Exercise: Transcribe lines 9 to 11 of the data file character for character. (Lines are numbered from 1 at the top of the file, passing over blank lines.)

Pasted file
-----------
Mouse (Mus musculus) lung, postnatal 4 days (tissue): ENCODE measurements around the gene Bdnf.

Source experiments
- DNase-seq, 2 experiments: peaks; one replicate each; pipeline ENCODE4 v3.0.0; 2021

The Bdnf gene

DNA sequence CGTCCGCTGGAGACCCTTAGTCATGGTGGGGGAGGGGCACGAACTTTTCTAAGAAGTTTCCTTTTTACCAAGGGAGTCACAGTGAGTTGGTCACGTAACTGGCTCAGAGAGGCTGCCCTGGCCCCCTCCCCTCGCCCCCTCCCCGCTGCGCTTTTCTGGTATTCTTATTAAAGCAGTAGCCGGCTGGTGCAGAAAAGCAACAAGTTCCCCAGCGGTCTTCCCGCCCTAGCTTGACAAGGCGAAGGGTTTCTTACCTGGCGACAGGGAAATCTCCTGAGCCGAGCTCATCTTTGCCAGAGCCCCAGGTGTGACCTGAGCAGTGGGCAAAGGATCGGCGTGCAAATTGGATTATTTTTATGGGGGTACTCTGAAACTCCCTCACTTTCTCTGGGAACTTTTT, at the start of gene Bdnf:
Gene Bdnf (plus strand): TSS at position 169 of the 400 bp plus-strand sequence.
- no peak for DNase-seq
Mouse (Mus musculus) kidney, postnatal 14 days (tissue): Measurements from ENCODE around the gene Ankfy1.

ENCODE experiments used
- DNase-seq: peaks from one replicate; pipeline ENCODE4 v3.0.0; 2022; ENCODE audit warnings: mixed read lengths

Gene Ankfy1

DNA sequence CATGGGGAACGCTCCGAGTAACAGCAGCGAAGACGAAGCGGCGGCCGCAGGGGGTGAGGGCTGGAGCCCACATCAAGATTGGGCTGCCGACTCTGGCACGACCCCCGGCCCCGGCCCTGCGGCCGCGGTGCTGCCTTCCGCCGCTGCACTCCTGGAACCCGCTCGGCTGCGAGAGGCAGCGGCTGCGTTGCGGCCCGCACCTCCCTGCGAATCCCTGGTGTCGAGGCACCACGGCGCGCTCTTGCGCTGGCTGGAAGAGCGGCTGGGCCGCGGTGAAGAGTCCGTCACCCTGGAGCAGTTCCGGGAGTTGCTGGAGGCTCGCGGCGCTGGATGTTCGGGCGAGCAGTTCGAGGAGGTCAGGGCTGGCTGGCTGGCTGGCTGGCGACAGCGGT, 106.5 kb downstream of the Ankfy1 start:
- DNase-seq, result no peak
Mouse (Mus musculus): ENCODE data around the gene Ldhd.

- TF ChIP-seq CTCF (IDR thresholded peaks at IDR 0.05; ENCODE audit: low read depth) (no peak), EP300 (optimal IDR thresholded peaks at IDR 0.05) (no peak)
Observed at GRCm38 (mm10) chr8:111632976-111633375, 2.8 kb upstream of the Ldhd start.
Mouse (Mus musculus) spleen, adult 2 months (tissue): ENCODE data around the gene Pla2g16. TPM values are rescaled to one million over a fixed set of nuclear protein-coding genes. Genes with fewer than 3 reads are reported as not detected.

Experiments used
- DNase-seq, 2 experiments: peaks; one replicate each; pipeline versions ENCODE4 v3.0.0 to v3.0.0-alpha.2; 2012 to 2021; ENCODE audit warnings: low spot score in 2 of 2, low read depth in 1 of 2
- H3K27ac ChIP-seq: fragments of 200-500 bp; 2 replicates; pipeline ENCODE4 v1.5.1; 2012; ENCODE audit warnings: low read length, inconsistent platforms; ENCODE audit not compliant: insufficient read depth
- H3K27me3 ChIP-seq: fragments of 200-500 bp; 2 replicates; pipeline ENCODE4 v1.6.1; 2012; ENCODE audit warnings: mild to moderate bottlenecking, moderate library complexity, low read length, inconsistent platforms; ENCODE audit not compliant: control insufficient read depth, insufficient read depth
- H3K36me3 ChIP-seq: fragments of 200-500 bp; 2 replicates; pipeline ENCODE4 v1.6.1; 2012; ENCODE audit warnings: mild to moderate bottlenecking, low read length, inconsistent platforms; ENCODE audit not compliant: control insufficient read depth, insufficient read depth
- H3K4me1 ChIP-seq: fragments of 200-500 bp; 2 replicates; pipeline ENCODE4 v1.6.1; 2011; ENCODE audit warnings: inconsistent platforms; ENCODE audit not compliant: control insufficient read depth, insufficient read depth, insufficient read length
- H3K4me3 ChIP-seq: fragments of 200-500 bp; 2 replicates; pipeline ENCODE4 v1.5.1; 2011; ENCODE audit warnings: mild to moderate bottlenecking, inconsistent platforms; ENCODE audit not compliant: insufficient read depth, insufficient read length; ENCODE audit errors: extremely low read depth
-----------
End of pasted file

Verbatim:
ENCODE experiments used
- DNase-seq: peaks from one replicate; pipeline ENCODE4 v3.0.0; 2022; ENCODE audit warnings: mixed read lengths

Gene Ankfy1